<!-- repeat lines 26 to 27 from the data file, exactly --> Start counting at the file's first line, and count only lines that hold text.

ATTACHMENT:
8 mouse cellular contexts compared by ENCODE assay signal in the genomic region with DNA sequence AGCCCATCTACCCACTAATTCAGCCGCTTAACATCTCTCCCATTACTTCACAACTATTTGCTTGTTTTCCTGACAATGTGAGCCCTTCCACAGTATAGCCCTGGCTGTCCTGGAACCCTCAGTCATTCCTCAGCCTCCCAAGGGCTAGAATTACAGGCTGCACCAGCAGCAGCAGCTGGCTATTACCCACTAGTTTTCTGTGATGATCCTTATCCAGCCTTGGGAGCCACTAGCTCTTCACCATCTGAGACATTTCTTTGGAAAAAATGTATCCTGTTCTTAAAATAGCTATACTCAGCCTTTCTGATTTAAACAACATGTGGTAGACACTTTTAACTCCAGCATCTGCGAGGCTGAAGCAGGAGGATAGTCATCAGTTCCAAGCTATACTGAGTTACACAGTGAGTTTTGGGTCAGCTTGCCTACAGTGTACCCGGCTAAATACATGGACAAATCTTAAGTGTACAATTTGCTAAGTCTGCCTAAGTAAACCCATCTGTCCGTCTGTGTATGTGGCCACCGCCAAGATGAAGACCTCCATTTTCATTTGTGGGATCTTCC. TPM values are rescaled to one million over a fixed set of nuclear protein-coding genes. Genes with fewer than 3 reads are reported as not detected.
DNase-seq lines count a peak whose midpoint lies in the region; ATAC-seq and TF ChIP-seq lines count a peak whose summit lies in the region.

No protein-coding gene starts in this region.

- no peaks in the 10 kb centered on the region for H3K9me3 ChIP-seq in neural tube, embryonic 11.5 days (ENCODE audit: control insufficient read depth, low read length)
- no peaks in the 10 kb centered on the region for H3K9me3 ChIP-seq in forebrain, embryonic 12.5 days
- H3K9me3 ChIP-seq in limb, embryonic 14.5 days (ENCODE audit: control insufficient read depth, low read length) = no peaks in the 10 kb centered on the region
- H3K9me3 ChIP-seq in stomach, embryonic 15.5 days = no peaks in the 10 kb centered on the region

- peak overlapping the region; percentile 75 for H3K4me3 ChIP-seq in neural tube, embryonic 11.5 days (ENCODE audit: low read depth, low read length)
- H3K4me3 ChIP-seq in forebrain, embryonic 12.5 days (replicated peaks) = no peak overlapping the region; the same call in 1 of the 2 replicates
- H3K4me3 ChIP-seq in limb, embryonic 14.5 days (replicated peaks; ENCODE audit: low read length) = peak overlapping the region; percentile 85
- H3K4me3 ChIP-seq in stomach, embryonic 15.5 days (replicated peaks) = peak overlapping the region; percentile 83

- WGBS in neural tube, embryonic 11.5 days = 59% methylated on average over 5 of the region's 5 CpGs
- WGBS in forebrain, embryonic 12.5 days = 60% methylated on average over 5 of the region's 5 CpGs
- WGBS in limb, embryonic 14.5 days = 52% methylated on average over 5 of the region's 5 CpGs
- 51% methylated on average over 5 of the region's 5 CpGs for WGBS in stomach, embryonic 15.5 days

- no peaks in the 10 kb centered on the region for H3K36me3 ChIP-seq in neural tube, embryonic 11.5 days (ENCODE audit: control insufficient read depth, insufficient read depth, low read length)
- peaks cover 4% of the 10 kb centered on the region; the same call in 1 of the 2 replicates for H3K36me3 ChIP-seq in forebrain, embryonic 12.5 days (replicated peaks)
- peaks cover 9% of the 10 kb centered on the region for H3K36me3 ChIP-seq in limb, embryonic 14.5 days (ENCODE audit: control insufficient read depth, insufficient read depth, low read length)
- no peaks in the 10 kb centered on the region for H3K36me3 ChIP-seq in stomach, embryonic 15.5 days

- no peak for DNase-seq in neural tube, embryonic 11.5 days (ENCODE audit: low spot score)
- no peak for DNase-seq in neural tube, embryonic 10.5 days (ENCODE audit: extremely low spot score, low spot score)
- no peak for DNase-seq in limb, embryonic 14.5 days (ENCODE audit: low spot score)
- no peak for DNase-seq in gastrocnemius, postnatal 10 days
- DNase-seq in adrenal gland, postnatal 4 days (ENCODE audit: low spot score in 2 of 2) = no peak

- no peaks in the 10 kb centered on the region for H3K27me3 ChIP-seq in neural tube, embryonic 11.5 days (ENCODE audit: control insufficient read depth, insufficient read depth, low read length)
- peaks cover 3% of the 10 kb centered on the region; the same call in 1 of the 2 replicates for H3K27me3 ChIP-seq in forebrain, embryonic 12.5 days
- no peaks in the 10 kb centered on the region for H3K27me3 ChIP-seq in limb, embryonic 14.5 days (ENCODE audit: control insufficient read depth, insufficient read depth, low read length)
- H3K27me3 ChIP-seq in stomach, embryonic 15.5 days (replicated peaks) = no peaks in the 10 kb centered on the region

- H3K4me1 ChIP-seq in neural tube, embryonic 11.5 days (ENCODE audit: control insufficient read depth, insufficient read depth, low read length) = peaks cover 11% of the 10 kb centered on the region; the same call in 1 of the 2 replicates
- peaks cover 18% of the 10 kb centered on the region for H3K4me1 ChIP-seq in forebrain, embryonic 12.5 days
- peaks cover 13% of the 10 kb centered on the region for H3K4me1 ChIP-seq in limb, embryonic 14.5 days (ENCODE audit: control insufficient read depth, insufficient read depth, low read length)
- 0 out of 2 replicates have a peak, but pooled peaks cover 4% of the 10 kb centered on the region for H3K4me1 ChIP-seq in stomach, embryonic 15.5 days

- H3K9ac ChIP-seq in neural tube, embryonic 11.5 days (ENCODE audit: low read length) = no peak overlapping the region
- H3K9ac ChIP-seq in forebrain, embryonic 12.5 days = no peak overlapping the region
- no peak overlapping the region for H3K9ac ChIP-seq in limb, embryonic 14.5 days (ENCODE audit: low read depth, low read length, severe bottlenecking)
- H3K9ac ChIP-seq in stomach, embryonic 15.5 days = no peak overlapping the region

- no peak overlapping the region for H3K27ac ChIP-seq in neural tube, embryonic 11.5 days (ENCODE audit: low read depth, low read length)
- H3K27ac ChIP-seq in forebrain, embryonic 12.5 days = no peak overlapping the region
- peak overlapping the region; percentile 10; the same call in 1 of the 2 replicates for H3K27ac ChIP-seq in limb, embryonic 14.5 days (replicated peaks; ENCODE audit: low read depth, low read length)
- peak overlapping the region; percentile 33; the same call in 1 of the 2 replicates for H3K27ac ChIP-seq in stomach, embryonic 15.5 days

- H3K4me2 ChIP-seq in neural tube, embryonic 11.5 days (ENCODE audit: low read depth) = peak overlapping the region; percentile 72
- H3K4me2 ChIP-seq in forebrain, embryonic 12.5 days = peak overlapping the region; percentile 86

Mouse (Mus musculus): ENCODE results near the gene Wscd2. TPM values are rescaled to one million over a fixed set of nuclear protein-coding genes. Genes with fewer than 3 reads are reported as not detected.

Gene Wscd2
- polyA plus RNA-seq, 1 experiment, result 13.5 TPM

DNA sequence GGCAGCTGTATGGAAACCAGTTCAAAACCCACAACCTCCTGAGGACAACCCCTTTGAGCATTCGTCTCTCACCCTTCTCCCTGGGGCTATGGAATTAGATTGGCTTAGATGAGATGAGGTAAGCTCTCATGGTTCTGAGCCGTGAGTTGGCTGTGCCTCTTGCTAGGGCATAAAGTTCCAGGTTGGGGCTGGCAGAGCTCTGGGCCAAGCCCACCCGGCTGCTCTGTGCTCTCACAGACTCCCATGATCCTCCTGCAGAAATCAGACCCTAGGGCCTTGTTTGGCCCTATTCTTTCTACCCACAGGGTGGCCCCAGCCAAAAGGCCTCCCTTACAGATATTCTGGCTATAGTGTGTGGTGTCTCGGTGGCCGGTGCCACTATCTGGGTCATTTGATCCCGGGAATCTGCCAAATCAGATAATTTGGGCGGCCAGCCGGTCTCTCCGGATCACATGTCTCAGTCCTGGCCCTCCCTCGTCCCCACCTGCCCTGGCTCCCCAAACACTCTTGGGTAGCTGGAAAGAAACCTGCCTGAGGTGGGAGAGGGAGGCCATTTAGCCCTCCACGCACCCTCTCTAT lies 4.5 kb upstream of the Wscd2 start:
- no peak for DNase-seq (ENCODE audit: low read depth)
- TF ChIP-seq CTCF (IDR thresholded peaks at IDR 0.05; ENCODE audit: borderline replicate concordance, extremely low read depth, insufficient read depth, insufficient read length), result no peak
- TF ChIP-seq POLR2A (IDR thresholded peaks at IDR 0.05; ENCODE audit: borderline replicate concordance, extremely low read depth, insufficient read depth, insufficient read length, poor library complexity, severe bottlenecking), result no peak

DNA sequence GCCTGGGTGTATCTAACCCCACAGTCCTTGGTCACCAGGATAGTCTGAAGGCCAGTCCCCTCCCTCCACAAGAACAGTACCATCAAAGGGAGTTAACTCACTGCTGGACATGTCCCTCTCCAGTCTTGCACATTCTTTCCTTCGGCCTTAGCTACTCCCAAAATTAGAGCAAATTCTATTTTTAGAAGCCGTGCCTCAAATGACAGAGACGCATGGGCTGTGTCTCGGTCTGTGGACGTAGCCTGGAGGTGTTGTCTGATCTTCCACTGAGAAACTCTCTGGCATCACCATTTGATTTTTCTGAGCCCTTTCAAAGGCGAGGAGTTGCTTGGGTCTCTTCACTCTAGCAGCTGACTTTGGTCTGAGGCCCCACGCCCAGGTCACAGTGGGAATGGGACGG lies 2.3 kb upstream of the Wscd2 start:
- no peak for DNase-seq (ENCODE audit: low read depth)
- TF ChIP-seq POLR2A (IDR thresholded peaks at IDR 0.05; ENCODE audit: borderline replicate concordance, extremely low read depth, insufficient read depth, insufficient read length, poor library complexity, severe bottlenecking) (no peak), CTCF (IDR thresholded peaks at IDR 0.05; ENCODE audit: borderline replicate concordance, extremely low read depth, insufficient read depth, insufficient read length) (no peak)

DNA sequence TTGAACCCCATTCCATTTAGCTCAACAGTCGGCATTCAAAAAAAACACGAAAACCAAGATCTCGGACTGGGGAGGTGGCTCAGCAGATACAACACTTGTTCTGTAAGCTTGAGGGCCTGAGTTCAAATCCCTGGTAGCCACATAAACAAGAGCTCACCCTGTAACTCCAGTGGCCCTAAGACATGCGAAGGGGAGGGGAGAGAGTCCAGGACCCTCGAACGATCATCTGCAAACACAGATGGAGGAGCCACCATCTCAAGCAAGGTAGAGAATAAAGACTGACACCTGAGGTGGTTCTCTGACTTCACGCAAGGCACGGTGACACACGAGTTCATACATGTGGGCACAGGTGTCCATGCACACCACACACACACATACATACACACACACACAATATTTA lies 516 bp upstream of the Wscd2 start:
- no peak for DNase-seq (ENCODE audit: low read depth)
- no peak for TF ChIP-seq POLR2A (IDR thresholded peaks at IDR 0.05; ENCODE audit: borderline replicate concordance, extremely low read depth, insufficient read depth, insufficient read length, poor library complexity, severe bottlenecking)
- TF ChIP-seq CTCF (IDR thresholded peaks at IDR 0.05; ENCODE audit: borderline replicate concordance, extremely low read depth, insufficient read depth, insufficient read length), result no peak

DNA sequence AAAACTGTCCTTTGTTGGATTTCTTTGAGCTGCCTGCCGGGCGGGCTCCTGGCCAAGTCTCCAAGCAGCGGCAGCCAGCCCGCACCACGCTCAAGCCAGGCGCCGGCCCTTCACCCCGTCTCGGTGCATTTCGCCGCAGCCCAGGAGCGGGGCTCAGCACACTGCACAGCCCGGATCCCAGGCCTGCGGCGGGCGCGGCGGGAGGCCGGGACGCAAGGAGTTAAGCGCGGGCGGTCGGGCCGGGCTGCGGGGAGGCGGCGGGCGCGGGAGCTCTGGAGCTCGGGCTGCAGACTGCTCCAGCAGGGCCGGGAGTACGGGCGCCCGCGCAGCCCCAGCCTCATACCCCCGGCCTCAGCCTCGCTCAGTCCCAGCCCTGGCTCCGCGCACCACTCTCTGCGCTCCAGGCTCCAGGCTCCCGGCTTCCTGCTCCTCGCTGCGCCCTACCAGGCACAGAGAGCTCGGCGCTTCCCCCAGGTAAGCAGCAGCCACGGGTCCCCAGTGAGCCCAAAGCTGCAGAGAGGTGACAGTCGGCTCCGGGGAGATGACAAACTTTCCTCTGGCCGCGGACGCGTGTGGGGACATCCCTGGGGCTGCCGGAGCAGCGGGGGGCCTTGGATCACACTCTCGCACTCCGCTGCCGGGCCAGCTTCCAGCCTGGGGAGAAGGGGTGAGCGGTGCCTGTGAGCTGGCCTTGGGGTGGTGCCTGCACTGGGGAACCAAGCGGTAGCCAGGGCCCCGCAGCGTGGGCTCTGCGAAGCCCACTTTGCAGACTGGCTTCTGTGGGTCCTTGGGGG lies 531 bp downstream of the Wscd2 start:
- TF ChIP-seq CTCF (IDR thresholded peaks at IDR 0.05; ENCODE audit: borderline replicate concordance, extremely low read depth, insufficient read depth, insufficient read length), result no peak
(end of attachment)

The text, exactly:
- peaks cover 3% of the 10 kb centered on the region; the same call in 1 of the 2 replicates for H3K27me3 ChIP-seq in forebrain, embryonic 12.5 days
- no peaks in the 10 kb centered on the region for H3K27me3 ChIP-seq in limb, embryonic 14.5 days (ENCODE audit: control insufficient read depth, insufficient read depth, low read length)